Guest Post: Building a habitable planet

337039main_pg26_as07-08-1933_small crop
NASA

‘How to build a habitable planet’ is the title of a popular American college textbook which tells the story of the Earth from ‘The big bang to humankind’. It’s a big book – because it is a long story. All the evidence we have suggests that in its infancy the Earth was a most inhospitable planet and not very different from its near neighbours. Back then it had a transient volcanic landscape, a carbon-dioxide-rich greenhouse atmosphere and was periodically bombarded with asteroids from space. In contrast today we see a planet with mobile tectonic plates, oceans, continents, an oxygenic atmosphere and teeming with life, fundamentally different from Mercury, Mars or Venus. So, why? What is it about the history of the Earth which makes it so different now from its near neighbours? Continue reading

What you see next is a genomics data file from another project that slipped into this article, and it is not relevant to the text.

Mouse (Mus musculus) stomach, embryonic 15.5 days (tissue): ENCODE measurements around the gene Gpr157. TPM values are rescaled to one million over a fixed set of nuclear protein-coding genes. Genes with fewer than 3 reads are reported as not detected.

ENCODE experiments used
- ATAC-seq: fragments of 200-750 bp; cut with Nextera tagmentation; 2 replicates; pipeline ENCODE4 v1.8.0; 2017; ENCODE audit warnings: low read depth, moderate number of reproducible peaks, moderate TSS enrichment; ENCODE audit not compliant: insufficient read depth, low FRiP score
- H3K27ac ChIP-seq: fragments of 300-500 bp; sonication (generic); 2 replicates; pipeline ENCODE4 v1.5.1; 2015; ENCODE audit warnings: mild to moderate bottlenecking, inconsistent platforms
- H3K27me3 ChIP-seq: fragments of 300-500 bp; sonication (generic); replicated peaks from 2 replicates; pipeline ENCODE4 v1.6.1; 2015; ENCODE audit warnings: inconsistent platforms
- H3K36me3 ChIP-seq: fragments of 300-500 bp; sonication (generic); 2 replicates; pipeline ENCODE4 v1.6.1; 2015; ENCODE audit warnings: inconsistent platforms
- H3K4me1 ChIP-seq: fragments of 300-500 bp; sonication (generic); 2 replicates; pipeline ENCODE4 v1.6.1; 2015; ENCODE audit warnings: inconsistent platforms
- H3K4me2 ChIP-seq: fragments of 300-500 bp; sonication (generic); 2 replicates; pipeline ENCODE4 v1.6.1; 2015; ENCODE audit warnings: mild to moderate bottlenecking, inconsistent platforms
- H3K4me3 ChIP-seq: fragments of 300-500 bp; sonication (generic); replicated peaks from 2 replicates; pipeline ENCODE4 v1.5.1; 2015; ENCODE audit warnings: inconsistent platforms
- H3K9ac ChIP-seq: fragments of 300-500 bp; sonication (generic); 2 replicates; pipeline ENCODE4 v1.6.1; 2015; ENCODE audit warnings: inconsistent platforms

Guest Post: Life on Mars – revisited

Martian rover (NASA) crop
NASA

Are we alone in the Universe? This question has teased scientists and philosophers for many decades and is a central theme in much science fiction writing. More recently, as planets have been discovered in solar systems other than our own, the question has returned. Could there be another Earth-like planet colonised by living organisms out there somewhere? This field has become so important scientifically that it is now regarded as a separate discipline – that of astrobiology. Continue reading